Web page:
Tuesday, October 14, 2014

Uprighting Tilted Molars

One of the most common conditions in an adult who has experienced an early loss of an anterior molar or premolar is the drifting and tilting forward of first or second molars. This drifting or tilting will cause the teeth to move off their normal vertical and horizontal positions. Teeth move at a very slow pace, so it may take many years for this movement to become noticeable to you. 

How do teeth become tilted?
Teeth are normally held in position by the contact with the adjacent and opposing teeth. When this contact or occlusion is changed because of an extraction, the teeth will migrate toward the front of the mouth. Because of the forces of occlusion, they will begin to tilt and move into the space created by the extraction. 

Why this is bad for you?
Because of the change, the tooth that has moved will be more prone to having decay start between it and the one behind it. There will also be a tendency for an adverse change in the position of the bone and gum architecture, and the change is not for the better. Because of a change in the way food deflects off the tooth and different actions and forces on the root, pathologic periodontal pockets can and usually do develop. As one tooth begins to move, the other teeth around it begin to change position too. The closer they are to to the tooth next to the space, the more they move. Three, four, five, or more teeth can easily be affected.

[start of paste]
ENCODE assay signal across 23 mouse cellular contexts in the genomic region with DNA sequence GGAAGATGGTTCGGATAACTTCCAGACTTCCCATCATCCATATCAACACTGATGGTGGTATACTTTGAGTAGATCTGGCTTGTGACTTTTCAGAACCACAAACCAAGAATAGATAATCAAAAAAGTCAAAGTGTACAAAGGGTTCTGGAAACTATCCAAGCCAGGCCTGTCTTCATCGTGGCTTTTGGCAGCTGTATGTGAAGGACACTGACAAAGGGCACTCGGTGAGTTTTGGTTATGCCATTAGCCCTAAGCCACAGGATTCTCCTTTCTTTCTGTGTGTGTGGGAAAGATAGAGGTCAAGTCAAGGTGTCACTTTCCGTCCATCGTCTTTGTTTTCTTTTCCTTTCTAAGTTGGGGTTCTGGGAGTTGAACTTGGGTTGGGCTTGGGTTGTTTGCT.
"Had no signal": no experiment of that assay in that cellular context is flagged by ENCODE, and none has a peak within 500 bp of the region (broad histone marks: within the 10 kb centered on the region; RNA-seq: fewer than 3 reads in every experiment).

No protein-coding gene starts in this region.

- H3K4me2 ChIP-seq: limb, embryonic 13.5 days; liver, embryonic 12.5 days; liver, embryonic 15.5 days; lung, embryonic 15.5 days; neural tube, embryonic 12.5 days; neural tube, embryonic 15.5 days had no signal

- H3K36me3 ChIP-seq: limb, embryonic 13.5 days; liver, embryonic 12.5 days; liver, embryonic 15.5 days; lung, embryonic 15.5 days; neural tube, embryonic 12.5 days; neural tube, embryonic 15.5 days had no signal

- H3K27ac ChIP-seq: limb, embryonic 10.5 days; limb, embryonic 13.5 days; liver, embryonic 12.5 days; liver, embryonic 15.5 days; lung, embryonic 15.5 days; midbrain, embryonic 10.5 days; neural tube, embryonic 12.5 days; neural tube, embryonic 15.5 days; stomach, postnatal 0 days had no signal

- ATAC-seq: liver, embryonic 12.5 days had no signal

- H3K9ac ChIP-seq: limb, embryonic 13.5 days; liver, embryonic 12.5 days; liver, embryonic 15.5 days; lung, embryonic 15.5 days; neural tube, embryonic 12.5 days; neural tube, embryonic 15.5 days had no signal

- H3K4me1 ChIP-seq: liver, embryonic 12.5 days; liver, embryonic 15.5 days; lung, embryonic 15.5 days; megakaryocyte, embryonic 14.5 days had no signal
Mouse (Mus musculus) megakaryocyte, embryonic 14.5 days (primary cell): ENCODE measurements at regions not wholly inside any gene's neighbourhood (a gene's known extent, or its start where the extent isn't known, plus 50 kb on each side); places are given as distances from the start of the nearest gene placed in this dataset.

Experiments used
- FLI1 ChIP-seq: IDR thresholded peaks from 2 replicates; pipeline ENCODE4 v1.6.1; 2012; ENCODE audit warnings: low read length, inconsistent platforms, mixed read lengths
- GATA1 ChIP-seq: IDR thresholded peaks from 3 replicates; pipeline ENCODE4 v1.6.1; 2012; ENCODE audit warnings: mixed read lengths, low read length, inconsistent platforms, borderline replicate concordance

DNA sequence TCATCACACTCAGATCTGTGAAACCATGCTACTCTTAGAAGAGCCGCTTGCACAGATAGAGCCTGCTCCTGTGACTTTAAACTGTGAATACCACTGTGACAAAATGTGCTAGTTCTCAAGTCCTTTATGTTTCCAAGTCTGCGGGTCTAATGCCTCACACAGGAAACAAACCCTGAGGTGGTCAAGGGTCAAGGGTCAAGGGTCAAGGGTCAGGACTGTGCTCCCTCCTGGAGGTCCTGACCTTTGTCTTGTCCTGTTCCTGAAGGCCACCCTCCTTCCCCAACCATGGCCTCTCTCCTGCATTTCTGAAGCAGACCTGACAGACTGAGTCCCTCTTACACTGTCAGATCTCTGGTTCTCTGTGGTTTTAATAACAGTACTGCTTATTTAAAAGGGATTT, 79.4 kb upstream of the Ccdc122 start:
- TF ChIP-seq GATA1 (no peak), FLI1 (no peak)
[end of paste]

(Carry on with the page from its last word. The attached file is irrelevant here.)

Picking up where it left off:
What are your options to fix it?
Since this is not normally a stable or good situation, we advise that you consider having it corrected. 

One tooth:
The easiest solution when there is one tooth missing and only one tooth that has moved forward and tilted is to orthodontically upright the malpositioned tooth. This can often be done in a matter of several months. Once the tooth has been moved back into position, you must stabilize it so that it will not drift back into the space again. If the tooth can be moved forward so that it is in contact with the more anterior tooth, stabilization might include some type of night retainer for several months. If there is a space anterior to the moved tooth, that is, if the tooth was moved backward in the uprighting process, you should consider replacing the missing tooth with a conventional fixed bridge, a bonded bridge, an implant, or a removable partial denture. All of these options should be considered and the choice should be made before the orthodontic treatment begins.

More than one tooth:
Conventional Bridge
If more than one tooth has moved, the orthodontic correction will become more complicated and involve more time and more teeth. Some teeth may be moved forward, and some, backward. Opposing teeth may have extruded into the space and need to be intruded back into the socket. As with the movement of only one tooth, the final prosthetic plan must be determined before any work begins. Stabilization and restoration must be begun as soon as possible after the teeth have been correctly moved, or they will move again.

How do you prevent it?
Prevention is the best treatment. Dentists recommend saving teeth. If you have had a tooth removed, get it replaced as soon as possible, thus preventing future improper movement and misalignment. But if you are unlucky enough to have had a back tooth removed at an early age and the teeth are beginning to move, consider orthodontics to upright and reposition the teeth. If you do not, you can expect future problems with decay and your periodontal supporting tissues. Continued movement may even cause the loss of more teeth!

If you have any questions about uprighting teeth, please feel free to ask us!


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